By Bencivengo, Glen
Online , Vol. 27, No. 2
The Internet has affected many professions, even such a backward-looking and tradition-bound profession as law. Lawyers as a group tend to be conservative and somewhat resistant to change. Their training in law school emphasizes precedent and authority. (For a clear and lighthearted explanation of the doctrine of stare decisis, see Ron Borlase's essay [www.law.uh.edu/guides/jellyfish.html] on the topic.) Change is usually incremental and made cautiously. Legal argument is replete with citations to cases, statutes, and regulations. Exceptions to established doctrine are made slowly. It is the rare lawyer who will go out on a limb, for law schools teach students the dangers of embarrassing themselves before their clients or judges.
The Internet has changed all this for most lawyers. Like it or not, many legal practitioners are altering the way they practice their profession. Indeed, they are forced to by the expectations of the marketplace and the competitive, adversarial nature of their work. Clients expect e-mail replies to their questions; other lawyers are marketing their services on the Internet; adversaries are electronically filing appeals; young associates are finding cases, statutes, regulations, and legal forms on the Internet without cost. The practice of law may be a profession, but it is also a business, and like any businessmen, lawyers must worry about their competition. In short, "If my old law school classmate is using the Internet," a lawyer may worry, "so must I."
The Internet's impact on the legal profession is enormous and constantly growing, much as legal doctrines that evolve over the years. But changes wrought by the Internet are faster than most changes to legal doctrine and in many ways more amorphous. It is difficult for the observer to grasp all the changes. Articles abound--both in the professional literature and on the Internet itself--about how this relatively new medium of communication and information has affected a centuries-old profession. In order to come to grips with this, I will concentrate on certain developments: e-mail communications, advertising and marketing, and available research materials. Ethical and malpractice issues are of vital concern to the legal community and will also be covered.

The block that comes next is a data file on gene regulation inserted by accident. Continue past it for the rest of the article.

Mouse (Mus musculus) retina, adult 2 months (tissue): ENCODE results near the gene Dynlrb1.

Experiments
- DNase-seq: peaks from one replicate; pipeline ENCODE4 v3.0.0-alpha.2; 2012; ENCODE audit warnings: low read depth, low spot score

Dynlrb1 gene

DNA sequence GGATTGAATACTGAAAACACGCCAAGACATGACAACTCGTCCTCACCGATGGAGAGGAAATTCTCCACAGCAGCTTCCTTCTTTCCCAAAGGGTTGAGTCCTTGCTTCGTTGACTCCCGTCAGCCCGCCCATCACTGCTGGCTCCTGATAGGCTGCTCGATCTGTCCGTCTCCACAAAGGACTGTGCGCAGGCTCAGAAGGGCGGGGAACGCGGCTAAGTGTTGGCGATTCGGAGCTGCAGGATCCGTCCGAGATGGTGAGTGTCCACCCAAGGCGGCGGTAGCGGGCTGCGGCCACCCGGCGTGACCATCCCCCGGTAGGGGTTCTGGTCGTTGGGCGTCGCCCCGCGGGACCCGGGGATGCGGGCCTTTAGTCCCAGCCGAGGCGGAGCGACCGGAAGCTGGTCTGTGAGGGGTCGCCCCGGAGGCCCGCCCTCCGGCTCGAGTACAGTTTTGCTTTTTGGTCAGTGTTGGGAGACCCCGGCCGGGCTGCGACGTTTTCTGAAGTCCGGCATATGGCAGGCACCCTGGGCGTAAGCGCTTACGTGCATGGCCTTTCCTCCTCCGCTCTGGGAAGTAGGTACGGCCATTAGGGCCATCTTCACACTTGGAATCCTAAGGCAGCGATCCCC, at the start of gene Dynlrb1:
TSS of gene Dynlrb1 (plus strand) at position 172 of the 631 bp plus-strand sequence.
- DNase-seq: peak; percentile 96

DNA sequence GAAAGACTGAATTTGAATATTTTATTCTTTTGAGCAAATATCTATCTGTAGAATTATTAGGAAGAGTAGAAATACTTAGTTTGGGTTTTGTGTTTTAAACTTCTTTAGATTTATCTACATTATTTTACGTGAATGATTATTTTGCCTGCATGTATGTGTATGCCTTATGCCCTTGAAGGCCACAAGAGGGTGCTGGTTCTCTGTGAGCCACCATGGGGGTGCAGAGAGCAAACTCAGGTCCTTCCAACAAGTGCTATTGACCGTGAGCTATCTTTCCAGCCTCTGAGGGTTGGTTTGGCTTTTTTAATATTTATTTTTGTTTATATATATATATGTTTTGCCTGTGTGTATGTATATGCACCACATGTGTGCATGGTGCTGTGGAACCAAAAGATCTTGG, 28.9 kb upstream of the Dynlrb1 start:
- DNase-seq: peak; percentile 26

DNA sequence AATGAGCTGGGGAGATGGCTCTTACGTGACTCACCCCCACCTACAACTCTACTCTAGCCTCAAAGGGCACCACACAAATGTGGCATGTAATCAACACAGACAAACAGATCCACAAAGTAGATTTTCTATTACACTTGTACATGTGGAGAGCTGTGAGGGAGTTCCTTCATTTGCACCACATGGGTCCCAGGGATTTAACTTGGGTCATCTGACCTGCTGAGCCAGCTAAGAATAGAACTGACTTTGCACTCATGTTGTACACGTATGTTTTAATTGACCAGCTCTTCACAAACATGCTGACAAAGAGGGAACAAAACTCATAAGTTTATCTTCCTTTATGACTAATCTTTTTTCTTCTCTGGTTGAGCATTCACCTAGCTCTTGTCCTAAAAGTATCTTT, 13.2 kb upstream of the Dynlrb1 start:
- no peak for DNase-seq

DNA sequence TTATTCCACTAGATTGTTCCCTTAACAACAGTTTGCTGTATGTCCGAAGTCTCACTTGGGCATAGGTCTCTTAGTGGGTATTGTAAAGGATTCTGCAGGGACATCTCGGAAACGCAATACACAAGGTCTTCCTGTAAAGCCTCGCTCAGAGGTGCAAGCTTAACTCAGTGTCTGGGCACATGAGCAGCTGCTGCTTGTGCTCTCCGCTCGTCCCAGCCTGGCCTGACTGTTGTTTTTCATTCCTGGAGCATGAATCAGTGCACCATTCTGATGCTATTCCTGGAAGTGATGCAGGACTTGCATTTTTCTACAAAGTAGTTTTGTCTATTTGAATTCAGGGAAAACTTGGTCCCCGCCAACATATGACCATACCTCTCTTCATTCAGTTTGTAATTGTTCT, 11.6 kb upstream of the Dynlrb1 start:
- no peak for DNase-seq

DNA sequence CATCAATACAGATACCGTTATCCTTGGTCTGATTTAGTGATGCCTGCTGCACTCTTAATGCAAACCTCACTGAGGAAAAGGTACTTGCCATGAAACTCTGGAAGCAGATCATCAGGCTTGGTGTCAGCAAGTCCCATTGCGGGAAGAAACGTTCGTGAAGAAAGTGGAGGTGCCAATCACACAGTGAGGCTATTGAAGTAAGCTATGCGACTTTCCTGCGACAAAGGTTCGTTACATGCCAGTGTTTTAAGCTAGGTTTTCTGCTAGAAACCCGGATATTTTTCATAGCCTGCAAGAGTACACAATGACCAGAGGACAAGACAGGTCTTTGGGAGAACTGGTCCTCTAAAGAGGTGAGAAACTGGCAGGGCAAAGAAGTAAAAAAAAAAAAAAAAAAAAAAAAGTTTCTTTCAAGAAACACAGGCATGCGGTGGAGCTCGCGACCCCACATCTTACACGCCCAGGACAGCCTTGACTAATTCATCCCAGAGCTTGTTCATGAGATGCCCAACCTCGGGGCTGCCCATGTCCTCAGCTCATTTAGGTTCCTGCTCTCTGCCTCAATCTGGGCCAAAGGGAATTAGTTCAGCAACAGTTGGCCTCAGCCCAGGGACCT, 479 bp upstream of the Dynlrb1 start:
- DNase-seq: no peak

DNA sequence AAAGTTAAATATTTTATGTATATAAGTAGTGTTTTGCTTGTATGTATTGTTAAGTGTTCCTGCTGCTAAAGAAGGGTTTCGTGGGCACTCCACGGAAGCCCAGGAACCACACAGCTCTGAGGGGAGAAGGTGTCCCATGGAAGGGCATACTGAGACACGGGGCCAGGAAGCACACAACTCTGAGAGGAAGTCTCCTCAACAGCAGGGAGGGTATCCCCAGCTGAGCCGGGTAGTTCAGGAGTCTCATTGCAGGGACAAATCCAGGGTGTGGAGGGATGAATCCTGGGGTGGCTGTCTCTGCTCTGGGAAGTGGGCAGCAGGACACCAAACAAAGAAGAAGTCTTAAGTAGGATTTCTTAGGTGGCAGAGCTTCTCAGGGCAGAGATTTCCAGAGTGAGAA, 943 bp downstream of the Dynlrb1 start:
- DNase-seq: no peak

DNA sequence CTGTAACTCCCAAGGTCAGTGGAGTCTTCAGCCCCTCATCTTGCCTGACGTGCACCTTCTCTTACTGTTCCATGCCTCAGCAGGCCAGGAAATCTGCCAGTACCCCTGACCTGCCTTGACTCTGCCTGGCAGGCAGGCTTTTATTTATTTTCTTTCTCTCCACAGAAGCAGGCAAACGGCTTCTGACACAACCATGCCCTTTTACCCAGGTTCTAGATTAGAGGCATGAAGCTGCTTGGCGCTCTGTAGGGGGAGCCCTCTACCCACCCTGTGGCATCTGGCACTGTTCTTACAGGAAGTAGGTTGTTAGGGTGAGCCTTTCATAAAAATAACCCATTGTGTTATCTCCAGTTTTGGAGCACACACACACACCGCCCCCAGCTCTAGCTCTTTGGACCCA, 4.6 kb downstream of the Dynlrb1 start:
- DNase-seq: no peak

COUNTING LAWYERS ONLINE
It is difficult to find reliable, current statistics concerning the number of lawyers and law firms on the Internet. A recent survey done by the Alaska Bar Association ("A Survey Says Most Lawyers Are Online," Alaska Bar Rag, v.25 [January/February 2001]: p. 1) revealed that out of 518 respondents, only 45 attorneys were not connected to the Internet. Most (404) used the Internet for research purposes. The ABA's Legal Technology Resource Center conducted a survey in 1999 and found that 99 percent of the lawyers who responded had access to the Internet from their law firms or corporate legal departments ("Firm Internet Access Nears 100 Percent," Oregon State Bar Bulletin, v. 61 [October 2000]: p. 7). The survey further revealed that 71 percent of large law firms and 32 percent of small firms had a home page on the Web, up from 55 percent and 11 percent just a year earlier. In a Pitney Bowes Management survey of large firms done as long ago as 1996 [www.itmc.com/internet2.htm], 74 percent of the respondents sta ted that the Internet played a crucial role in the way lawyers practiced law. Over 80 percent of the larger firms surveyed had access to the Internet. Of those, 51 percent used the Internet for professional reasons and 38 percent believed that the most important benefit of the Internet was e-mail.
In 1997, the ABA conducted a survey of both large and small firms (Steven Keeva, "Law Firms Plug In: Both Large, Small Practices Catch Up with Business in Embracing Technology," American Bar Association Journal, v. 83 [July 1997]: p. 100). The large-firm survey identified trends in the 500 largest law firms in the United States, while the small-firm survey studied technology use in private firms with 20 or fewer lawyers. …